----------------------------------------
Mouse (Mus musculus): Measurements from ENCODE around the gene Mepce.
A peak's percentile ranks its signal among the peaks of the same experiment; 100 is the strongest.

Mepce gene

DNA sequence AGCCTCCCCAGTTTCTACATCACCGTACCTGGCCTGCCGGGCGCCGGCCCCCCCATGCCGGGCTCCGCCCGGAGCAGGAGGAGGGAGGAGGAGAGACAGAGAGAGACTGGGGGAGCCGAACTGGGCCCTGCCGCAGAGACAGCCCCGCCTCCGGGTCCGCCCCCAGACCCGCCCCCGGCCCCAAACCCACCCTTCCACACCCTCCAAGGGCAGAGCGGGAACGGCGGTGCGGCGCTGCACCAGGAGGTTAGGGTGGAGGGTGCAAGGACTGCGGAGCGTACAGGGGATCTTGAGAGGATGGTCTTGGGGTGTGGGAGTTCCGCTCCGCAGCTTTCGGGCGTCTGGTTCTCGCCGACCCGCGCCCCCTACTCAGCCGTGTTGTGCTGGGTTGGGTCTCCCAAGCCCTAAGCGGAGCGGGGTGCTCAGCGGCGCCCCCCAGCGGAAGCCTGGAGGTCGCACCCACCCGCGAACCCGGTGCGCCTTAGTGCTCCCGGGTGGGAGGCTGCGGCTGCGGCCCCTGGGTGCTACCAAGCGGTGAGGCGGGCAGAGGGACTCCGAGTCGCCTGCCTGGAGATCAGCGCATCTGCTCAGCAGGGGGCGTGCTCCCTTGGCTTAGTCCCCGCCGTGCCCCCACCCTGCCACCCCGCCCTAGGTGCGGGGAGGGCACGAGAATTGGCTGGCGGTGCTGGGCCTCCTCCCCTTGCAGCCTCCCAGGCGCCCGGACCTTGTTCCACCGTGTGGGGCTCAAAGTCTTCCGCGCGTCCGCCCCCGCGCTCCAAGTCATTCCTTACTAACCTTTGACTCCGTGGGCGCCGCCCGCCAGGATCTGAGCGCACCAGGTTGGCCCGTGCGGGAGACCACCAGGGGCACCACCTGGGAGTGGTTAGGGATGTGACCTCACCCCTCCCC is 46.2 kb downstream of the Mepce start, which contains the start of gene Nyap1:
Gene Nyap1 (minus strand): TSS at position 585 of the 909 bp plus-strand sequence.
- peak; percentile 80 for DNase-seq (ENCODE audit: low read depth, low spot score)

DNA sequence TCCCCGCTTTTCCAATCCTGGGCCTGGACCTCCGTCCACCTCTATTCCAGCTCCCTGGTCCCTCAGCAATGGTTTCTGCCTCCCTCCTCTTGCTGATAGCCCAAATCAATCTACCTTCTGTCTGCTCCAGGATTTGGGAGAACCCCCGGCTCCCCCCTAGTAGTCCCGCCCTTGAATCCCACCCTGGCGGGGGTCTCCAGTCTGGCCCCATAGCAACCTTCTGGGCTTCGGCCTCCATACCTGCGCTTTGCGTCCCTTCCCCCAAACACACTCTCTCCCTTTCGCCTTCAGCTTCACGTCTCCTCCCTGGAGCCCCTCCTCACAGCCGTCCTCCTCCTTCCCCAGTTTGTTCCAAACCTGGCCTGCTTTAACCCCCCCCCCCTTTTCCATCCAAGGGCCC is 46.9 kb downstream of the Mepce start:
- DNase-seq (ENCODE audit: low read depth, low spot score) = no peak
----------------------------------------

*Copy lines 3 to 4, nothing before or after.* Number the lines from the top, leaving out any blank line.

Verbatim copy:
Mepce gene

DNA sequence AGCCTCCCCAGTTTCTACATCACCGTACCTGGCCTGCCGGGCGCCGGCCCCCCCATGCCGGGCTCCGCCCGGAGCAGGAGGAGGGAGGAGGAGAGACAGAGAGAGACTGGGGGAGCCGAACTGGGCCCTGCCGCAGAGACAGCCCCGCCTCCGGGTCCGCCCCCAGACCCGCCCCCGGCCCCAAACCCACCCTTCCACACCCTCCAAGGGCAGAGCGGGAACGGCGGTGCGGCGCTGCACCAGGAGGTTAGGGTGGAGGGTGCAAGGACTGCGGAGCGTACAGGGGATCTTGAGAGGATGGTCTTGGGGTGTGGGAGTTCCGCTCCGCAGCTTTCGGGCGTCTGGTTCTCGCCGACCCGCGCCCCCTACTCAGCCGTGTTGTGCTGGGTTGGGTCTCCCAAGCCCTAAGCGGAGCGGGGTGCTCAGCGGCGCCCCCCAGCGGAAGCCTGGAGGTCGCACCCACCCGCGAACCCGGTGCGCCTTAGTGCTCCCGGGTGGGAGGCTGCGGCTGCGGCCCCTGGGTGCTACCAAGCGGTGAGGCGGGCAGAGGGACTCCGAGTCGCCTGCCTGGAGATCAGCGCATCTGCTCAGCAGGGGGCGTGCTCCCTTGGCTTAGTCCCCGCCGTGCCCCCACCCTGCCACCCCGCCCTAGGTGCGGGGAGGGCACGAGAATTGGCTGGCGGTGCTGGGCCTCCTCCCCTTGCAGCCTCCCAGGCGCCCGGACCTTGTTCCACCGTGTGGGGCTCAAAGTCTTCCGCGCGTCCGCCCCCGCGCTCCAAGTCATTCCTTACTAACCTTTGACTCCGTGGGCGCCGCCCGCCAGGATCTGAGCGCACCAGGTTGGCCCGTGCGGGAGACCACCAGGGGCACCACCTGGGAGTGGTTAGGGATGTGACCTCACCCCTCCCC is 46.2 kb downstream of the Mepce start, which contains the start of gene Nyap1: